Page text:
He took a seat in a booth, and, as she approached, he prepared to give her his order.

“Just an orange juice, please,” he stopped to read her tag, “Eileen.”

It was sloppy – she hadn’t attempted to hide her real name.

“Coming right up,” she replied, a weak smile touching her lips.

“Just a sec, Mrs. Musgrove.”

At hearing her married name, her sensible white shoes planted themselves, mid-stride. Even from behind, Smith could see that her gaunt arms had begun to shake.

“Sit down – please?” he asked.

She scooted onto the bench across the table.

Mulligan Smith“William wanted me to find you to -,” it was his turn to be stopped short, as Eileen’s tears began to soak the pink t-shirt of her work uniform.

“Hey, it’s OK. William has sent me to bring you home. He forgives you. Every thing’s going to be all right now.” She nodded, but remained silent. Even her weeping made no noise – he wouldn’t have known it was happening if it wasn’t for the moisture rolling down her face.

They sat that way for several long moments, then, with a deep sigh, Eileen finally spoke.

“I’m going to clean myself up, then we can go.”

She walked to the ladies’ room with an unsteady gait, and Mulligan guessed she was likely going to swallow or snort some of the illicit supply her husband had warned him about. It was a calculated risk, but, if it got her home and to help, he was willing to take it – besides, she couldn’t have weighed more than a hundred pounds, and he had his Tazer on hand, just in case.

It was only once he saw her hustling through the parking lot to an ancient Geo Metro, a tall fellow with bad teeth close behind, that he realized the chase wasn’t complete.

She was moving pretty quickly for a seventy-three-year-old.

He jotted the license number down, and waved over another of the waitresses.

* * *

William Musgrove, the client, was an aging gent with sharp bird claws for hands.

“One day she pulled a thousand dollars out of our account and ran. She has a drug problem. Find her, and tell her I don’t care – that I understand, and want her back, and I’ll help her in any way I can,” he’d told Mulligan.

It was only later that Smith felt like an idiot for not having realized at the time: the whiskey breath, the patronizing tone, the vague allegations; he’d seen it all before.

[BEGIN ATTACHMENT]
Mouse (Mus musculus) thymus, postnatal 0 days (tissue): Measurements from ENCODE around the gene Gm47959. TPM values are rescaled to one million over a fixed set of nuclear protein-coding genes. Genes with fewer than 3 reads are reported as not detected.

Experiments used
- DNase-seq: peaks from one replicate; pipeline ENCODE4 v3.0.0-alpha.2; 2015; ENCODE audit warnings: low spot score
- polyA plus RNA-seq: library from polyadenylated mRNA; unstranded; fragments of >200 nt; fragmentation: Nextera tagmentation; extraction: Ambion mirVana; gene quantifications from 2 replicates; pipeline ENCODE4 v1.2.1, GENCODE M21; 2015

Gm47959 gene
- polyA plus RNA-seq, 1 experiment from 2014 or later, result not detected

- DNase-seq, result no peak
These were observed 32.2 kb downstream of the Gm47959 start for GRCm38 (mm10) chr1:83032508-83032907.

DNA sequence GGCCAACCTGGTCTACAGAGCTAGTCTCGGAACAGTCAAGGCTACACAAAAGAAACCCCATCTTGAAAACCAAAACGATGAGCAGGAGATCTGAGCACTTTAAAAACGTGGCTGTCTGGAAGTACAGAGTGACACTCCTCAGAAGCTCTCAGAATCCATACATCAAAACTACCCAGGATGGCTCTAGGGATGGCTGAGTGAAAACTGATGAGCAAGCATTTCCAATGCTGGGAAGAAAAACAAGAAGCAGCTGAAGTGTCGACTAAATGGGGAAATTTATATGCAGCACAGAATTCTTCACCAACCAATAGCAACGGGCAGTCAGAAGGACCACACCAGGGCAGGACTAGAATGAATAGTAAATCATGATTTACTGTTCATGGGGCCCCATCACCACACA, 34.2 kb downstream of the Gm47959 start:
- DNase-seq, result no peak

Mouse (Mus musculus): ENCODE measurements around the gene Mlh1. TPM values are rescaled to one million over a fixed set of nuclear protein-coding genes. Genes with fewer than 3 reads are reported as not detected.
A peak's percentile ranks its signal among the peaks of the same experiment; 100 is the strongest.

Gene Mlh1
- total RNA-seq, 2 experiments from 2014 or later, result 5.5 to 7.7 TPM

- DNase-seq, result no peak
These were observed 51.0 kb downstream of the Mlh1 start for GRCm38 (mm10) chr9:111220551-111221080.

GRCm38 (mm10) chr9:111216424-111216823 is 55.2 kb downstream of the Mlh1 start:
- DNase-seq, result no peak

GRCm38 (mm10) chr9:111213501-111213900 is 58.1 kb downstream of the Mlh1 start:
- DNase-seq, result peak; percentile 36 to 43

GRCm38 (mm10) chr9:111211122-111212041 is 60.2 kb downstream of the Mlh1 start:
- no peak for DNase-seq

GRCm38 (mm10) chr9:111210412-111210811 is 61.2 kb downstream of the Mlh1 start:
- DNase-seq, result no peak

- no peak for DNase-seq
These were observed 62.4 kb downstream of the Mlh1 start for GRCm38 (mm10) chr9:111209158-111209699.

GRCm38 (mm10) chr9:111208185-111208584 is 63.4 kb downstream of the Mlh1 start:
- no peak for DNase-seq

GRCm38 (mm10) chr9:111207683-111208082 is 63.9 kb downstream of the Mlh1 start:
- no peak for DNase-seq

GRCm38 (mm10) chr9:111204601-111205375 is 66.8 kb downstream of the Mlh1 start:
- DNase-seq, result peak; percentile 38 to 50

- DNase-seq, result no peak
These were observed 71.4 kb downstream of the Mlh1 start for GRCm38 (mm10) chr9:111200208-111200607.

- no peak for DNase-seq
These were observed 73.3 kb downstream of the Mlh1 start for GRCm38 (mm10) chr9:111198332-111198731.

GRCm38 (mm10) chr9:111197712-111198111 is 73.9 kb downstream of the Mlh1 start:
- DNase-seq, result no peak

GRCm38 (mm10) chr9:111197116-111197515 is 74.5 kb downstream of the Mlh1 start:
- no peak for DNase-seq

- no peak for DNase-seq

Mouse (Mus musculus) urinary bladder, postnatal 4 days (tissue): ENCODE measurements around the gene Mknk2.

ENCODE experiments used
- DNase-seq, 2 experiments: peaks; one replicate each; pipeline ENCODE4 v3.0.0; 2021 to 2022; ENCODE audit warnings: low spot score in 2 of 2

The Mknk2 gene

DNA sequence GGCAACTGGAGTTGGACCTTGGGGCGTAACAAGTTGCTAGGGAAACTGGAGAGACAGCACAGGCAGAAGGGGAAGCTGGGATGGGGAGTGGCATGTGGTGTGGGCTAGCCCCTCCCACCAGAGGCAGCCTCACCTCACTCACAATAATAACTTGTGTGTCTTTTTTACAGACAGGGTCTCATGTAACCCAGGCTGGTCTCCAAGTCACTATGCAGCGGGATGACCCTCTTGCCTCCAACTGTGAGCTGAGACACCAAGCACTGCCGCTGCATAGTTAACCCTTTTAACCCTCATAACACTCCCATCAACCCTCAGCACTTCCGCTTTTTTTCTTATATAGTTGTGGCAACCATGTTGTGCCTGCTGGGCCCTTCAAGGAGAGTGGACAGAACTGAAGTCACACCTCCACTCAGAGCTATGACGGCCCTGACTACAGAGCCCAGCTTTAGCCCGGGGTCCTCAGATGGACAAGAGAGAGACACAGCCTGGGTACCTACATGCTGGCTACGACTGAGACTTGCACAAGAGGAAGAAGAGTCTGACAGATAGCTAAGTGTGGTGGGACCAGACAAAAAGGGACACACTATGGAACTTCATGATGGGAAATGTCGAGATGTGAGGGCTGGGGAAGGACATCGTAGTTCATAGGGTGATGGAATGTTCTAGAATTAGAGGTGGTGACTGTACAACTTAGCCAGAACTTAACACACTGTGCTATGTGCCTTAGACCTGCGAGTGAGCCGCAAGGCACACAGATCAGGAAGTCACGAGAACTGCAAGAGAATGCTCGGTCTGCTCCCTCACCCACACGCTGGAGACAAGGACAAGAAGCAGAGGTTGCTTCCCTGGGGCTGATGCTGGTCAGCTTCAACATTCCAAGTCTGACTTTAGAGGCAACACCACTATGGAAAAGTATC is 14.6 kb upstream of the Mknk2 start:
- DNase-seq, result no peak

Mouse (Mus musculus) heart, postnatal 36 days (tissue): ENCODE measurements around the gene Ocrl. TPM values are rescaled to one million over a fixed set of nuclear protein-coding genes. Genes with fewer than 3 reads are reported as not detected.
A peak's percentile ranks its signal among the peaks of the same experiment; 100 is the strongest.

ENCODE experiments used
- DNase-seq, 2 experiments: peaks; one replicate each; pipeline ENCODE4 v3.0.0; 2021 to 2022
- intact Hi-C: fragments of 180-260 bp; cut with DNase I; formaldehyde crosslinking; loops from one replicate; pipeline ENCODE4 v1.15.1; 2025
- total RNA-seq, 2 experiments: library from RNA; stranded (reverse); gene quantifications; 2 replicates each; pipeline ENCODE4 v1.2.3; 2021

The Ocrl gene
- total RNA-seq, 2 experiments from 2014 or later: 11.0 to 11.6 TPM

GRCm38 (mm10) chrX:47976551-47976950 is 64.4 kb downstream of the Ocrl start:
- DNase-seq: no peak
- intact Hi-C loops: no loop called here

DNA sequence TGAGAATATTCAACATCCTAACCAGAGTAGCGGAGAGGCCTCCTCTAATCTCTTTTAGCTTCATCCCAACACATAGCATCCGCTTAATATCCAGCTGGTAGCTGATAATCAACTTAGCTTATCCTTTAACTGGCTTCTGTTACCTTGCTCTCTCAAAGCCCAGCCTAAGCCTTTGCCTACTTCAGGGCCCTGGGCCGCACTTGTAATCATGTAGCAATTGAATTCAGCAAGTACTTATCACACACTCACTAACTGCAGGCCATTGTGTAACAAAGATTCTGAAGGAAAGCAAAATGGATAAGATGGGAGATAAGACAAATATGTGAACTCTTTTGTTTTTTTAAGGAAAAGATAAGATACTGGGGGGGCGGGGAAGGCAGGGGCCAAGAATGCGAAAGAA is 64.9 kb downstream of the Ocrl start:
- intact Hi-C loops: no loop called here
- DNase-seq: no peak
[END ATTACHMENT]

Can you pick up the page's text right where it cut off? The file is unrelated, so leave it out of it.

A week after his first encounter with Eileen, he stepped up to the deli counter of a small town grocery store, two hours away from Capital City.

She was busy working a block of cheap bologna over the slicer.

“Don’t run,” he said. He used a gentle tone, and it worked. When he saw that she wasn’t going to make another break for it, he followed it up with a quick question to keep her mind from changing. “Is it true you’re a junkie?”

“What? No! Is that what Bill is saying about me?”

“You did steal a thousand dollars from his account, though.”

“It was our account. I deserved that money.”

“How so?”

“I may not have worked his years at the plant, but I certainly kept his house and cleaned up after his drunken mess for long enough.”

He nodded.

“Tough for a lady to vacate a fifty-five year marriage. I’ve seen similar with the occasional meth-head, but, well, if I had to guess, those hands of his were a little rough after a bottle of Jameson?”

Her mouth flattened to a slit. He thought she might attempt to flee, and he knew he’d hit the truth of the matter.

Pulling out his cellphone, he began snapping pictures of the shriveled woman, bologna still in hand.

“I’ve answered enough – I think it’s your turn to do some explaining.” she said.

“Well, first, the next time a guy like me says “don’t run”, run. You trust men too easily.”

“How did you find me?”

“Well, actually, I found your friend with the Geo. A few twenties later, he was more then willing to tell me where he’d left you. As I was saying, you trust men too easily.”

“Listen, son, I’m seventy-three years old. When I married, I hadn’t even finished high school. If I don’t trust the occasional stranger, I’m going to end up homeless. I’d love to have dragged that mongrel through a proper divorce, but I had never held a job until these last two months, and I’ve yet to find a lawyer who’s willing to work for free. I’ve got little more than my pride, but I’ll be damned if I let you drag me back to that old whiskey-hound’s shack.”

“Well, frankly, this store is pretty crowded, and I don’t think I’d get far if I were forcibly hauling a lady who looks like my grandma out the front door.” Smith paused in his photography. “Could you remove your hairnet, please?”

She did.

“So, what now? I won’t come with you, but are you going to tell Bill where I am?” she asked.

“No. I’m going to strongly suggest you move a little further – at least a state away. After that, I’m going to write up an invoice for three more day’s worth of expenses, then talk to a friend of mine who knows a lot about Canada, and photo editing.” Mulligan thrust his phone back into his pocket and zipped his hoodie. “Can’t catch ‘em all.”

 

Flash Pulp is presented by http://skinner.fm, and is released under the Canadian Creative Commons Attribution-Noncommercial 2.5 License. Text and audio commentaries can be sent to skinner@skinner.fm, or the voicemail line at (206) 338-2792 – but be aware that it may appear in the FlashCast.

Many thanks to Wood, of Highland & Wood, for the intro bumper. You can find their podcast at bothersomethings.com

– and thanks to you, for reading. If you enjoyed the story, tell your friends.